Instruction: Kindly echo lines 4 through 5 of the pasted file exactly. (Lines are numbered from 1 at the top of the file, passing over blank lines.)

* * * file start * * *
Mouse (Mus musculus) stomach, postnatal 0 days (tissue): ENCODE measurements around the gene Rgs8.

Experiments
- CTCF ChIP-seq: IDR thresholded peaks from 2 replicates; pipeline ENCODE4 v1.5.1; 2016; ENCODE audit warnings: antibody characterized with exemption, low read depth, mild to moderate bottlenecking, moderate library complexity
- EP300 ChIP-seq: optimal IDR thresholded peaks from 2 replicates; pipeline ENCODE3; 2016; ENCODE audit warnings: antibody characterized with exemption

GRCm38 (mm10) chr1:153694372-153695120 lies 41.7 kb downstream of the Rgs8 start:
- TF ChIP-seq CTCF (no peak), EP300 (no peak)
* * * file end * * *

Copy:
- EP300 ChIP-seq: optimal IDR thresholded peaks from 2 replicates; pipeline ENCODE3; 2016; ENCODE audit warnings: antibody characterized with exemption

GRCm38 (mm10) chr1:153694372-153695120 lies 41.7 kb downstream of the Rgs8 start: